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Helen

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By: (1768-1849)

Maria Edgeworth was a prolific Anglo-Irish writer of adults' and children's literature. She was one of the first realist writers in children's literature and was a significant figure in the evolution of the novel in Europe. She held advanced views, for a woman of her time, on estate management, politics and education.

Here is what one biographer of Maria Edgeworth has to say about Helen. "It was in 1830–when already past sixty years of age–that Miss Edgeworth set to work upon the last, and what, at the time it was written, was possibly the most successful of all her novels–namely, Helen. Any reader who will take it down from its shelf, and glance over it, will quickly perceive that it is a novel of a very much more modern type than any other by the same hand. In reading it we are aware that the eighteenth century has at last dropped out of sight, and that we are well out upon the nineteenth, not indeed as yet 'Victorian', but in a sort of midway region, on the road to that superior epoch."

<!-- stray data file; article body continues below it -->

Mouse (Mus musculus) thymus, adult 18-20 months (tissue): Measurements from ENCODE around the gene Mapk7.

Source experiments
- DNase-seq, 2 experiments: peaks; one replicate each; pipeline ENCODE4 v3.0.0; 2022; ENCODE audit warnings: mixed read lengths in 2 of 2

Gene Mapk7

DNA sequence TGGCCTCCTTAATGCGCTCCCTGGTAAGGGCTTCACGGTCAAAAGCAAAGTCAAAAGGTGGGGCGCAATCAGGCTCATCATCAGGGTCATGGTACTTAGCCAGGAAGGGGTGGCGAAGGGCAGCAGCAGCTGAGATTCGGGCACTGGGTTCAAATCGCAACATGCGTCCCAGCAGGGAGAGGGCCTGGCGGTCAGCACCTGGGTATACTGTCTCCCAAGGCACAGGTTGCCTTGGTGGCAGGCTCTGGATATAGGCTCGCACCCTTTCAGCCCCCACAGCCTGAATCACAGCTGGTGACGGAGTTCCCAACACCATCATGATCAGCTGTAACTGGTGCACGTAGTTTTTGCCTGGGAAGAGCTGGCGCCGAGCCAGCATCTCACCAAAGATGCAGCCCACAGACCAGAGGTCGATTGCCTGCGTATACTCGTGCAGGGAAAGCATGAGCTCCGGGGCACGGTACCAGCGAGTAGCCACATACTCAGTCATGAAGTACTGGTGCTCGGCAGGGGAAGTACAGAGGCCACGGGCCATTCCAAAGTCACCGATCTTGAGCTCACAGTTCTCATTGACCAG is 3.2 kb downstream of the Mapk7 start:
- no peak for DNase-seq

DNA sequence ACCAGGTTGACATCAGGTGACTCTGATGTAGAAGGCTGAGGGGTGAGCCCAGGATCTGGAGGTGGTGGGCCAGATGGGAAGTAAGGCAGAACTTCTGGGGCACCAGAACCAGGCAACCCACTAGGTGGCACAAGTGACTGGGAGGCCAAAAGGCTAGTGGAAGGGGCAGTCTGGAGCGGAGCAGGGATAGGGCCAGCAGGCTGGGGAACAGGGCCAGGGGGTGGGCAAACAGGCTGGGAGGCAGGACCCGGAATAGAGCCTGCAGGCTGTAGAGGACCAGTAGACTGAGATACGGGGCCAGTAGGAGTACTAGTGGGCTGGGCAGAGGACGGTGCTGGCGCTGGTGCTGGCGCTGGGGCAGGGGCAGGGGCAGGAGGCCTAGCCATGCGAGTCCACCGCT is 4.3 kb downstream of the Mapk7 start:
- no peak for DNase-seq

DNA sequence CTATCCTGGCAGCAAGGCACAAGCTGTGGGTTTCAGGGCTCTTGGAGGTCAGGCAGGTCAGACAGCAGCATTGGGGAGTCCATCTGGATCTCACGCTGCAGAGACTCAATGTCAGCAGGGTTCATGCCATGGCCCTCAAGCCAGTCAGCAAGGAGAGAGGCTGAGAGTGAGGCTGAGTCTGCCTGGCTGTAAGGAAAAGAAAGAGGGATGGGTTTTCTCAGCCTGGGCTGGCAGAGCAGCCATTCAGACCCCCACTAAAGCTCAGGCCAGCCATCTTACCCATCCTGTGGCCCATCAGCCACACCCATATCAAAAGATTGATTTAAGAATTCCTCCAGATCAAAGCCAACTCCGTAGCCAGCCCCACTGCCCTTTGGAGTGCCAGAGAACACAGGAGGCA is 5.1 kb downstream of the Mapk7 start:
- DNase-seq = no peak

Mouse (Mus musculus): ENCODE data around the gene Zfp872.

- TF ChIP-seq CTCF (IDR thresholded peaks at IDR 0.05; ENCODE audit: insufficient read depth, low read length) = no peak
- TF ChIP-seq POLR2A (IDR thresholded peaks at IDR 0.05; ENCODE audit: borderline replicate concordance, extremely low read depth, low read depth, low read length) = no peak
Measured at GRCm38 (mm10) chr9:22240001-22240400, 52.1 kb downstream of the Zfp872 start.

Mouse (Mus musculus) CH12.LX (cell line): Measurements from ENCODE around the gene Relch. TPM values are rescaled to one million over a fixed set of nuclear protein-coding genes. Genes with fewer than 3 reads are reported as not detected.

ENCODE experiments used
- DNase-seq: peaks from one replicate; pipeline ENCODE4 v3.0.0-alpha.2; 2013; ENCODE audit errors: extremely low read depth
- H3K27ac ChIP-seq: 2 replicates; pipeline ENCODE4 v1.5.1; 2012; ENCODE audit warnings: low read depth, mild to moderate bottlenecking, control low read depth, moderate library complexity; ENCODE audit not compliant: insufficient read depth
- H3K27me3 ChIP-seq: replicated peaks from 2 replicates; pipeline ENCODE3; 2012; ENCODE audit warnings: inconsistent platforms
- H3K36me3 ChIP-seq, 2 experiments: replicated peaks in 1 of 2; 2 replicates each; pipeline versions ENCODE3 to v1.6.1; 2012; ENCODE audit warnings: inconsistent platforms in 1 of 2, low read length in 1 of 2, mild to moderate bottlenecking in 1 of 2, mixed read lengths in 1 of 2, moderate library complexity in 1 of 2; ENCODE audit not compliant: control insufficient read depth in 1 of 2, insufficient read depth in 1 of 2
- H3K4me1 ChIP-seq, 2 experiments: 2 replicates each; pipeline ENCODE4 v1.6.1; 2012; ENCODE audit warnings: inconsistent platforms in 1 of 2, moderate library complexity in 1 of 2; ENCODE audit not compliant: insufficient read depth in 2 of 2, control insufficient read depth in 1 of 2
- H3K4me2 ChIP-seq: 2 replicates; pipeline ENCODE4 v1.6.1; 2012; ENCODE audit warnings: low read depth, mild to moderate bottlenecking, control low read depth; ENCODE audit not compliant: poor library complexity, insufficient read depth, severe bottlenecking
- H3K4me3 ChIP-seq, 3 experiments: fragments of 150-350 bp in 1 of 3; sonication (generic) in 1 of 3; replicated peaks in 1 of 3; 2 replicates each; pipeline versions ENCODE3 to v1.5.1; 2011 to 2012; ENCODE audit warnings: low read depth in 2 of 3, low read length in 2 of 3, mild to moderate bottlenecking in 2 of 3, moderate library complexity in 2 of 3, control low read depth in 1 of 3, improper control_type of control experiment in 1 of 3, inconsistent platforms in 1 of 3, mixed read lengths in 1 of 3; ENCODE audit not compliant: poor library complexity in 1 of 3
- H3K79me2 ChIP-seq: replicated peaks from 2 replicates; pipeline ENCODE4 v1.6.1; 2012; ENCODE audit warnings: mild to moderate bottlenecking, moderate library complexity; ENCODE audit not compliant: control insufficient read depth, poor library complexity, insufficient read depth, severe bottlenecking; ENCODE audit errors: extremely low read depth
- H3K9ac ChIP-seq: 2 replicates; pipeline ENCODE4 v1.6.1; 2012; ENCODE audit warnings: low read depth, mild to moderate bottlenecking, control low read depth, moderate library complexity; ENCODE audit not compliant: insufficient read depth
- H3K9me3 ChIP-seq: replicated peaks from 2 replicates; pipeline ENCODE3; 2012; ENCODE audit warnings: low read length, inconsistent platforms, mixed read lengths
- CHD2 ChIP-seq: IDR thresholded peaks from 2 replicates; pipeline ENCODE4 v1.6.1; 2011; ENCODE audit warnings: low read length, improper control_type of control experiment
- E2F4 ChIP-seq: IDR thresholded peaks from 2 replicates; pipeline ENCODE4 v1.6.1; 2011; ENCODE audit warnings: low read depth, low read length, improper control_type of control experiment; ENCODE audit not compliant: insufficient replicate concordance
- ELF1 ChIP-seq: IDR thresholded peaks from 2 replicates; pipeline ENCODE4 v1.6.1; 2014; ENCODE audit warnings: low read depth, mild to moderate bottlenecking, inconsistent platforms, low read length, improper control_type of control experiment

Additional Proof Listening: David Lawrence

First Page:

TALES AND NOVELS

BY

MARIA EDGEWORTH.

IN TEN VOLUMES.

WITH ENGRAVINGS ON STEEL.

VOL. X.

HELEN.

1857.

HELEN.

CHAPTER I.

"There is Helen in the lime walk," said Mrs. Collingwood to her husband, as she looked out of the window. The slight figure of a young person in deep mourning appeared between the trees, "How slowly she walks! She looks very unhappy!"

"Yes," said Mr. Collingwood, with a sigh, "she is young to know sorrow, and to struggle with difficulties to which she is quite unsuited both by nature and by education, difficulties which no one could ever have foreseen. How changed are all her prospects!"

"Changed indeed!" said Mrs. Collingwood, "pretty young creature! Do you recollect how gay she was when first we came to Cecilhurst? and even last year, when she had hopes of her uncle's recovery, and when he talked of taking her to London, how she enjoyed the thoughts of going there! The world was bright before her then. How cruel of that uncle, with all his fondness for her, never to think what was to become of her the moment he was dead: to breed her up as an heiress, and leave her a beggar!"

"But what is to be done, my dear?" said her husband... Continue reading book >>


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